As the cuts bite and protests mount, London's fringe theatre is turning to American agit-prop musicals of the Depression era. At the Cock Tavern, there's Harold Rome's Pins and Needles, the only Broadway hit ever to be performed by a labour union. And now at the Arcola, we have Mehmet Ergen's stirring revival of The Cradle Will Rock, the radical pro-union musical by Marc Blitzstein.
This through-sung piece is set in the fictional Steeltown, USA, where wealthy steel magnate Mr Mister rules the roost by denying rights to his workers. On the night the latter meet to form a union, members of the so-called Liberty Committee of reactionary citizens are mistakenly arrested by an inept cop and as they languish in the police station, the musical puts them on trial via flashbacks for their collusion in his corrupt tyranny. These worthies range from the pliable church minister, who's prepared to preach peace or war according to the industrialist's financial needs, to the doctor suborned to lie that a factory worker's fatal accident was caused by drunkenness.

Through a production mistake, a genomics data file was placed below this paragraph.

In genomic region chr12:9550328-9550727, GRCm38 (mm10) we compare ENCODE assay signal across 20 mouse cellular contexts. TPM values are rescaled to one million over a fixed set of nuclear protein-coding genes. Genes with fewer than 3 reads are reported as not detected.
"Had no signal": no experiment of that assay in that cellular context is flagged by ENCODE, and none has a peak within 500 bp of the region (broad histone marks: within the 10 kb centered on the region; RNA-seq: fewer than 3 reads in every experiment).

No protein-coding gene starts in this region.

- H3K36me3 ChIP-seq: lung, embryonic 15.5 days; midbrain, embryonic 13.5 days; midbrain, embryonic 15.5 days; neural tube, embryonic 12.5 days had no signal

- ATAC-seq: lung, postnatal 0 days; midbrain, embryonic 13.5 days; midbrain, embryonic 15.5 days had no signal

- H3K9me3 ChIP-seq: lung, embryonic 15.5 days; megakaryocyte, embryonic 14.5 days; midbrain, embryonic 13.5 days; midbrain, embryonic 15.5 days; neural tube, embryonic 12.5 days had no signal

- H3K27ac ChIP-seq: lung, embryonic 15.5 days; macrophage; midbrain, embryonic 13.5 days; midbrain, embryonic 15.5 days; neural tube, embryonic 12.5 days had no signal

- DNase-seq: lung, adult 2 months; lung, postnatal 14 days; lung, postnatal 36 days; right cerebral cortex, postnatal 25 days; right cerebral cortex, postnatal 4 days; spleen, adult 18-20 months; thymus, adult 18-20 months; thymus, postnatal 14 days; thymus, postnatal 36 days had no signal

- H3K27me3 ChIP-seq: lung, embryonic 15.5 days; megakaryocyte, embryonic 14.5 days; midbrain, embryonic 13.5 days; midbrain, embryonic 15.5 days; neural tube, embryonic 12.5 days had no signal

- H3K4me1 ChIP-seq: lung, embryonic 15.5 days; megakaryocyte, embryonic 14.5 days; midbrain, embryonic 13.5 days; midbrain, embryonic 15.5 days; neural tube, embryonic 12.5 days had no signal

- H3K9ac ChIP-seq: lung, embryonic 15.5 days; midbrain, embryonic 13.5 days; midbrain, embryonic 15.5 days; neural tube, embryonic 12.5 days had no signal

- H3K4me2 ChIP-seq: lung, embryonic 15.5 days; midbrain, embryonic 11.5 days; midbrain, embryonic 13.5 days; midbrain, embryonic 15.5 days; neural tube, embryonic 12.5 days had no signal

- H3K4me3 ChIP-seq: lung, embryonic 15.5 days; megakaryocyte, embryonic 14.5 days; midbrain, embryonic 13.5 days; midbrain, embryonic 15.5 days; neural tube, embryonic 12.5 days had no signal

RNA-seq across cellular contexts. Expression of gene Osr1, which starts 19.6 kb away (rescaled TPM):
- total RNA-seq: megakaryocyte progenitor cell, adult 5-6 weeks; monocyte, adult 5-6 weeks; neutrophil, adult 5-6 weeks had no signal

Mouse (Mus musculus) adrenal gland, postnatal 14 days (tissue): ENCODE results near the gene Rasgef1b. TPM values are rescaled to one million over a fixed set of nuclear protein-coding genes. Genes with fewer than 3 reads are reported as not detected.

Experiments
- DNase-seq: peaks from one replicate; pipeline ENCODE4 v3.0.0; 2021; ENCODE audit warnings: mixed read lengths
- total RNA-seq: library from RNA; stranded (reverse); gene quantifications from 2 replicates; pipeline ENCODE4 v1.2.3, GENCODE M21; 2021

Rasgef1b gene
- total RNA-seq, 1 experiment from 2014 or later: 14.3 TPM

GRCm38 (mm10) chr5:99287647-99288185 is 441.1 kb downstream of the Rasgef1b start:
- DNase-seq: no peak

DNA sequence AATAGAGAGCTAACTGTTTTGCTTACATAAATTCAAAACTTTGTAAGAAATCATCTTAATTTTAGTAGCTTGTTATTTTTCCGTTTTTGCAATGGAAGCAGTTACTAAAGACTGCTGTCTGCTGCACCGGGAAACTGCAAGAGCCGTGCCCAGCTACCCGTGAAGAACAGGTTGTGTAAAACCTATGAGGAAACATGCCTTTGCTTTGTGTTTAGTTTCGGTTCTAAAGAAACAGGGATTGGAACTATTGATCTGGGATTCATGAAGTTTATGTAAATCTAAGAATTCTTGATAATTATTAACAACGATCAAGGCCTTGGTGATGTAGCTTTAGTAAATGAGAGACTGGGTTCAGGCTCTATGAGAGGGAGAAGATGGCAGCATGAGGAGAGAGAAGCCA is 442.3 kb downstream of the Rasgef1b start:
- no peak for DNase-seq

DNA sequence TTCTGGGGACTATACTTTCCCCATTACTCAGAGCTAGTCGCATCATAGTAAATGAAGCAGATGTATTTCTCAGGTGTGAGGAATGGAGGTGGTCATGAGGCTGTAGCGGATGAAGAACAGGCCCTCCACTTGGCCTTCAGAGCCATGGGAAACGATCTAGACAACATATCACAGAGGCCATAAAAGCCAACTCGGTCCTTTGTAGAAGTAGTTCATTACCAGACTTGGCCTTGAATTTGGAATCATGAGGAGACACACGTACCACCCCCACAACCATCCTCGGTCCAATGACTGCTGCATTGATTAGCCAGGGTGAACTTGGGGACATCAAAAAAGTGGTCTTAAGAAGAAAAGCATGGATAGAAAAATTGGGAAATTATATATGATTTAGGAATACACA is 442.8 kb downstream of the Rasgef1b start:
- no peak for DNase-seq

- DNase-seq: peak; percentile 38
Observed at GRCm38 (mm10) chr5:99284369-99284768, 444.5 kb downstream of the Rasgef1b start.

The acerbic satire at the expense of the show's emblematic (aka two-dimensional) villains has real vaudeville energy and Brechtian bite in Ergen's sparely staged, beautifully lit, and powerfully sung production. The hectoring indignation, jaunty defiance and vinegary verve of Blitzstein's score are conveyed with a stabbing drive in Bob Broad's excellent lone piano accompaniment. Rebuking the doctor and demanding justice for her traduced dead brother, Josie Benson's Ella sings with a thrillingly focused and inspiring intensity, while Chris Jenkins lends a virile animal magnetism to the role of Larry Foreman, the young union leader who knows he has the winds of change on his side.
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